February 22, 2009 @ 11:34 am

    I added the resistor that the sparkfun schematic suggested earlier this week when it doesn’t seem to help. The flash triggers sporadically like maybe 5% of the time like if the flash has had more than 30seconds to recycle and if the batteries are really new. I have been trying really hard with this circuit the past week for a time sensitive project. I am not an expert but I think maybe the internal circuitry may vary from flash to flash and influence how effective the optoisolator is. Let me know if you have any ideas. Thanks.

    I am thinking about trying this circuit also
    but I would have to wait for the parts I would like your way to work because I already have them.

  8. Tia Sok said,

    April 10, 2009 @ 5:11 pm


    I am station in Hohenfels, Germany. I am looking for a laser trigger for my Canon D1 Mark II, Can you tell me of how I am able to get one. Can you build me one?, I am going to use it to shooting while life photography for school. please email me back if you can help me. Thank you.

  9. Ben said,

    August 18, 2009 @ 2:13 am

    You are one awesome guy!

    I’ve just put together both your flash trigger and the lightning trigger and both have worked as described!

    I couldn’t get a hold of the optoisolator in your description where I live and used an MOC3021 Triac Coupler which seems to do just fine with my flash (Starblitz 250BAZ).

    The pin configuration for theMOC3021 Triac Coupler was:
    1 – positive
    2 – ground
    6 and 4 for the flash leads.

    Thanks for all you work and tutorials!

  10. Ellen said,

    September 15, 2009 @ 5:19 pm

    I find this project to be extremely interesting. Thanks for sharing it with us. But I know very little about electronics so I am having a bit of trouble understanding how the circuit works. I’ve googled till I’m blue in the face but haven’t been able to find anything that helps me understand. Can I impose upon you folks to give me the Idiots Guide to Optoelectonics?

    How does an optocoupler such as the PS2532 used here work? I’ve been looking at the datasheets for this one and many others and have seen them in various flavors… transistor output, darlington output, triac output, base connected or not. Does it matter which type one selects for an application like this, so long as one always connects the flash to the collector and emitter outputs? And of course select one with sufficient voltage handling for your flash. Speaking of which, would that be the Vceo specification in the datasheets?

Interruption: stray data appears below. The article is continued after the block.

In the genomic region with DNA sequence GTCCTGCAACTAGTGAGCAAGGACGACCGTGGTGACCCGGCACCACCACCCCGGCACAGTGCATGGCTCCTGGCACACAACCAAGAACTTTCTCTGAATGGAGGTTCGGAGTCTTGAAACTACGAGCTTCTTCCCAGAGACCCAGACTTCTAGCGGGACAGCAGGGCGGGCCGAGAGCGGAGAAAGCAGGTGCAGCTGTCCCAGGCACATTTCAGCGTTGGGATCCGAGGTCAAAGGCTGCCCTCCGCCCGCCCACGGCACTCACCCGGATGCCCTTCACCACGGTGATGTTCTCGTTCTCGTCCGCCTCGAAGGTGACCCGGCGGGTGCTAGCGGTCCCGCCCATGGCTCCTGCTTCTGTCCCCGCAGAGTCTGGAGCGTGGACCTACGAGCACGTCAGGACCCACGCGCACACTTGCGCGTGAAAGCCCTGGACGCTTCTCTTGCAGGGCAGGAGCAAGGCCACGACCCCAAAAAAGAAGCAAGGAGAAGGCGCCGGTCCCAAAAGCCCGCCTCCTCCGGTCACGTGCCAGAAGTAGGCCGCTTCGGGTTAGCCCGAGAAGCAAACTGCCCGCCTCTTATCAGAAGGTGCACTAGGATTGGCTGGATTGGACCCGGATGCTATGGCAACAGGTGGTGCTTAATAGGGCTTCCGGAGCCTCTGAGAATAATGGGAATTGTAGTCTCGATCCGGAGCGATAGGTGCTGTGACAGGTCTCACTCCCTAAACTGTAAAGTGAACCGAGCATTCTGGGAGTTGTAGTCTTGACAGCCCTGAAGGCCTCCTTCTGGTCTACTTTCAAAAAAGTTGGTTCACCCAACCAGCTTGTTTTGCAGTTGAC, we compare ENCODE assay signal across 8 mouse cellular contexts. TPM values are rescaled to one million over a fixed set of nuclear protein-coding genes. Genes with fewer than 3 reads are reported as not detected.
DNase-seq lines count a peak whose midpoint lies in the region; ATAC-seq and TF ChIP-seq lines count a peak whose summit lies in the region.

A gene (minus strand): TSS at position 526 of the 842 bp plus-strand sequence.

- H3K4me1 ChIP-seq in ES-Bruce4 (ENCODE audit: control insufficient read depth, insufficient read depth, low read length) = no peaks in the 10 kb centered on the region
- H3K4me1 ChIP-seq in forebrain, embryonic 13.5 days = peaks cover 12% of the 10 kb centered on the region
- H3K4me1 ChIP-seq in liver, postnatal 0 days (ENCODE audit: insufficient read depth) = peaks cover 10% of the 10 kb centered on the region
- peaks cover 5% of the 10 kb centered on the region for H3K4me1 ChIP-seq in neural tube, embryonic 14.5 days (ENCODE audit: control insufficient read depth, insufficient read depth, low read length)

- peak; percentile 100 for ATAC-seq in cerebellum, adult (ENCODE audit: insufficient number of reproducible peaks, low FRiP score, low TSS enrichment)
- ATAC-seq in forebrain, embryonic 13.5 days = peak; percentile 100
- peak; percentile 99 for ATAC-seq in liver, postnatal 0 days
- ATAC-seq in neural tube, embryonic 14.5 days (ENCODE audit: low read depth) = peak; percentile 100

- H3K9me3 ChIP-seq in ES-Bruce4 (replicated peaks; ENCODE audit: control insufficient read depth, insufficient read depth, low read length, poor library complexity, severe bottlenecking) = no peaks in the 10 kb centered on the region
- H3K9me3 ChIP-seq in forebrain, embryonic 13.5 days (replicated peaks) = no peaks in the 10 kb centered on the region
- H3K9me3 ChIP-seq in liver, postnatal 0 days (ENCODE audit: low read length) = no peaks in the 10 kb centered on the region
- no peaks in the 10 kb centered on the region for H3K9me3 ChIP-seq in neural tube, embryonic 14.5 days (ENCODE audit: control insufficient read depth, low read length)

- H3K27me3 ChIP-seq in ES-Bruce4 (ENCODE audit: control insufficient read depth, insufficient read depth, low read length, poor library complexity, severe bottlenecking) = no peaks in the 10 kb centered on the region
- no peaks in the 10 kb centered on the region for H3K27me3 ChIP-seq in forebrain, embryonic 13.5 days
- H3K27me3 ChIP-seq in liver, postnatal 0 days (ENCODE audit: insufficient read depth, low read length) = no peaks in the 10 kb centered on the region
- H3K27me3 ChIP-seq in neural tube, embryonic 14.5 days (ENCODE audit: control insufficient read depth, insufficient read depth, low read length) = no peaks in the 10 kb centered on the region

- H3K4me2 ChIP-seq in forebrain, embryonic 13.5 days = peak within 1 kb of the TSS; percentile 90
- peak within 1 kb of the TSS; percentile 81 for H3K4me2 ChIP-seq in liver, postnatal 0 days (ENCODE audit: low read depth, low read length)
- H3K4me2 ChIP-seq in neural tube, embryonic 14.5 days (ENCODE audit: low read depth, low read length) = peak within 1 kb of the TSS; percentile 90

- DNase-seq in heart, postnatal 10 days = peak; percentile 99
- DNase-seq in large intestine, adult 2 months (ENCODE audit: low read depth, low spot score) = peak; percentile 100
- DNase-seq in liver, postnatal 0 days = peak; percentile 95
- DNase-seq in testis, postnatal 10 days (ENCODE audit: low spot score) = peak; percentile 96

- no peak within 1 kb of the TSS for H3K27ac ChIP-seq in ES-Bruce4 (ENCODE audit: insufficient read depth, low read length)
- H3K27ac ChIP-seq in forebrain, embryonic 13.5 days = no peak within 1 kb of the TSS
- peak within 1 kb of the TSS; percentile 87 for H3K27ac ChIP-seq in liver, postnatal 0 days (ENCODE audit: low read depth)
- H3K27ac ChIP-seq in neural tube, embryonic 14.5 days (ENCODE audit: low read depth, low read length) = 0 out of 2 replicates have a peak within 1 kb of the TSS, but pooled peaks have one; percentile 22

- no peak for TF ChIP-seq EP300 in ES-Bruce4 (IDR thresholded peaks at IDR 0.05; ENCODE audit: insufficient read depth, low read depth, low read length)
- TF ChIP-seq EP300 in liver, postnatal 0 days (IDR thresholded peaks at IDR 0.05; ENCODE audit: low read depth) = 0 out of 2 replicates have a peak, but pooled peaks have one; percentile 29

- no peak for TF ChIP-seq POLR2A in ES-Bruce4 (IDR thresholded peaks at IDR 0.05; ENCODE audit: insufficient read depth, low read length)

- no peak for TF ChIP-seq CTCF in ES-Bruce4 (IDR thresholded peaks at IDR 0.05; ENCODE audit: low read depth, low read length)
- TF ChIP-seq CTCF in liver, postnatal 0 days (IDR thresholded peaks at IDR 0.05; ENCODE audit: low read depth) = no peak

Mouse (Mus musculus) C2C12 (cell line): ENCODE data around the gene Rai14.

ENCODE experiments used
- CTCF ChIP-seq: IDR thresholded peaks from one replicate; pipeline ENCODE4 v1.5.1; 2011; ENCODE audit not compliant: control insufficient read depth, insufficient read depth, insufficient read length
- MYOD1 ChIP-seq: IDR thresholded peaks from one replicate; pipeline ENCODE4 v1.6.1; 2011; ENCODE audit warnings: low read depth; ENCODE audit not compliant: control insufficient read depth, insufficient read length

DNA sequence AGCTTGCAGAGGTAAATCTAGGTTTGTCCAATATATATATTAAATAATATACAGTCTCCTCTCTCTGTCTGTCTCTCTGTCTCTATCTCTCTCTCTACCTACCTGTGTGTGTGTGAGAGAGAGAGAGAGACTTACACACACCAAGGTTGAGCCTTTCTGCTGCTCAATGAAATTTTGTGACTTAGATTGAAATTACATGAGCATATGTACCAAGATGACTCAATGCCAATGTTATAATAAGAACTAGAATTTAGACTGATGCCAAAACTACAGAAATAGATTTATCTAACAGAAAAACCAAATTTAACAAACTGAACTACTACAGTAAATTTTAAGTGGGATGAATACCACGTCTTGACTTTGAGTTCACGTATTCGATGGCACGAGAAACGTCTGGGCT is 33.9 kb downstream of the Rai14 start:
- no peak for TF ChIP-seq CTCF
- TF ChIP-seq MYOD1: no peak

I think I understand enough of what I see here to know that the Arduino program is setup up to send voltage/current to pin 1 of the coupler. But what I don’t get is what is happening at the flash side of the coupler. I’ve read information that leads me to belive that the optocoupler is acting like a switch. So does that mean that when voltage/current is sent in on pin 1, that the electrical switch inside the device closes and essentially shorts the center contact of the flash to ground, thereby triggering it to fire? And the isolating properties of the optocoupler keep the input and output sides… well, isolated? In this application to keep the sometimes extremely high flash voltage from getting into the Arduino and frying it?

    I apologize profusely for the noob questions. But I’d be grateful if someone could help me learn what’s happening with this very cool project.

    Thanks in advance

  11. Ernie Hatt said,

    February 22, 2010 @ 10:56 pm

    I also had trouble with the opto’s and changed it for a fast triggering SCR EC103D, this also fires the Camera as well. With my camera Olympue E520, it also focuses the camera as well. Ernie

  12. Norman Todd said,

    March 7, 2010 @ 9:40 am

    Would appreciate advice on arranging for a strobe (e.g., Vivitar auto 215) flash when a 65msec signal trigger is delivered to the audio output of a PC.


  13. Getting into Arduino said,

    September 11, 2010 @ 10:18 pm

    […] Camera Flash with Arduino (Thanks to Hobby Robotics) – This site describes how you can use the Arduino microprocessor to trigger your camera’s flash. I went ahead and purchased a female hotshoe mount for my Nikon SB600 flash. That cost me around $20. Basically, you use an Arduino digital output and the optical isolator to short the two leads from the hotshoe cable. This causes the flash to… well… flash. When you press the space bar, the Arduino sees this and outputs a digital high signal. This causes the LED in the optical isolator to light up which causes the optoisolator of the isolator to short the output pins (3 and 4). Shorting these pins causes the flash to fire. […]

  14. Joy D said,

    November 8, 2010 @ 6:08 pm

    I am having the same issues as several of the posts above. I believe I have the pins in all the right places, but cannot get the flash to trigger with the space bar. This is my first time trying a DIY project so I have no idea when it comes to the technical lingo. If I looked at the image above and simply counted the holes on the breadboard to try and match your image, would that work or am I missing something critical? Any advice would be helpful!!

  15. Mike said,

    January 27, 2011 @ 10:20 pm


    I have also built a circuit similar to this, triggered by an IR emitter/detector. Like Ben, I have used the MOC3021 and it works fine with one flash that produces 85V across its terminals. when I try it with another flash that produces only 9V across its terminals, it doesn’t fire. I also tried a 4N32 optocoupler but had not success at all. I am also a noob at electronics, so reading the data sheets is like reading Greek to me.

    Why would the MOC3021 work with the first flash and not the second? What are the key elements in the data sheets that would help with this?